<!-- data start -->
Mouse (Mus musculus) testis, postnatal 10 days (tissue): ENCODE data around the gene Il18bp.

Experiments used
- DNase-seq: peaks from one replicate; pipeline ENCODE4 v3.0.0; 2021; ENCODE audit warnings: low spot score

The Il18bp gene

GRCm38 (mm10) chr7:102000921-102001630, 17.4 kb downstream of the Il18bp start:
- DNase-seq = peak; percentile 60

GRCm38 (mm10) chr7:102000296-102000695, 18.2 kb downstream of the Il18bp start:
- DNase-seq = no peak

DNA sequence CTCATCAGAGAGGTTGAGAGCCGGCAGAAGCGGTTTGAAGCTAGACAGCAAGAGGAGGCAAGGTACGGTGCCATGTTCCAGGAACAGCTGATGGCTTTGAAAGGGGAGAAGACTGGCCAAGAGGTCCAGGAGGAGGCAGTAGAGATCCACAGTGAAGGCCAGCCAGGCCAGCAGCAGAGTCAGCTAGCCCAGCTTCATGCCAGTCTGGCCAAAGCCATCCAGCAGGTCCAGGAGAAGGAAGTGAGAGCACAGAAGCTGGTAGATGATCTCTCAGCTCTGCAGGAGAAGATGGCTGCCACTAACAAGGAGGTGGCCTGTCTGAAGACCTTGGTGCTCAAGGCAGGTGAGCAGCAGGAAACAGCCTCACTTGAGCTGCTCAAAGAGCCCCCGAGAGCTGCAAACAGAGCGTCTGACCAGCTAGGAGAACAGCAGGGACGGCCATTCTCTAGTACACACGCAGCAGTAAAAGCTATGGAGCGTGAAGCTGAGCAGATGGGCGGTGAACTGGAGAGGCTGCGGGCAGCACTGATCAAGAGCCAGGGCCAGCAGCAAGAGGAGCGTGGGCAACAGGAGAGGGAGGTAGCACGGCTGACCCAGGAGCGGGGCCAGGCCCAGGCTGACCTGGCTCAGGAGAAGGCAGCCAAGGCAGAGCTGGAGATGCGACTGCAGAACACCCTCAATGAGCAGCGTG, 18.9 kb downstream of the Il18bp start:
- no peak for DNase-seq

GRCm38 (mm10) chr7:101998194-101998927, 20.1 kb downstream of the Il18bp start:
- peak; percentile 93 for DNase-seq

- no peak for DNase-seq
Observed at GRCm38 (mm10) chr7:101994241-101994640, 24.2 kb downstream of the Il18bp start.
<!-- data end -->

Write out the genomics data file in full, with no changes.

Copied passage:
Mouse (Mus musculus) testis, postnatal 10 days (tissue): ENCODE data around the gene Il18bp.

Experiments used
- DNase-seq: peaks from one replicate; pipeline ENCODE4 v3.0.0; 2021; ENCODE audit warnings: low spot score

The Il18bp gene

GRCm38 (mm10) chr7:102000921-102001630, 17.4 kb downstream of the Il18bp start:
- DNase-seq = peak; percentile 60

GRCm38 (mm10) chr7:102000296-102000695, 18.2 kb downstream of the Il18bp start:
- DNase-seq = no peak

DNA sequence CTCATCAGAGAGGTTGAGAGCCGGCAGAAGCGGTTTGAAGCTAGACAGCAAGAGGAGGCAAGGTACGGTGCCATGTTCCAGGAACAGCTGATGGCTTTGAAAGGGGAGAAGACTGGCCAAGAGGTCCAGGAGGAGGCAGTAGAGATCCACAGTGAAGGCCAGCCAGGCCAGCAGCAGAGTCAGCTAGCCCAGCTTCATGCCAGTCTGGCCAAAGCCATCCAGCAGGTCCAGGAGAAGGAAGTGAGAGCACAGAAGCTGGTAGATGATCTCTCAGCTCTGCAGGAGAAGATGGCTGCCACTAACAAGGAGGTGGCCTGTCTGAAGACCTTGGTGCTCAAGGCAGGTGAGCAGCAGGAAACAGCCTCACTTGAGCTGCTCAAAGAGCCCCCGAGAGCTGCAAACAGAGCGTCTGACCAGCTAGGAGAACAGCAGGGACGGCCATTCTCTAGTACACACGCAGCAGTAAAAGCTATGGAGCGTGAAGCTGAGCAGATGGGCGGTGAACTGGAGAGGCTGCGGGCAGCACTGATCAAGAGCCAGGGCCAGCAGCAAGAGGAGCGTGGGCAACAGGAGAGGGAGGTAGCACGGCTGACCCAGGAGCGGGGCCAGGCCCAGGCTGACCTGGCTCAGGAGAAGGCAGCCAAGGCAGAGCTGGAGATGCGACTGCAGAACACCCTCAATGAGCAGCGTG, 18.9 kb downstream of the Il18bp start:
- no peak for DNase-seq

GRCm38 (mm10) chr7:101998194-101998927, 20.1 kb downstream of the Il18bp start:
- peak; percentile 93 for DNase-seq

- no peak for DNase-seq
Observed at GRCm38 (mm10) chr7:101994241-101994640, 24.2 kb downstream of the Il18bp start.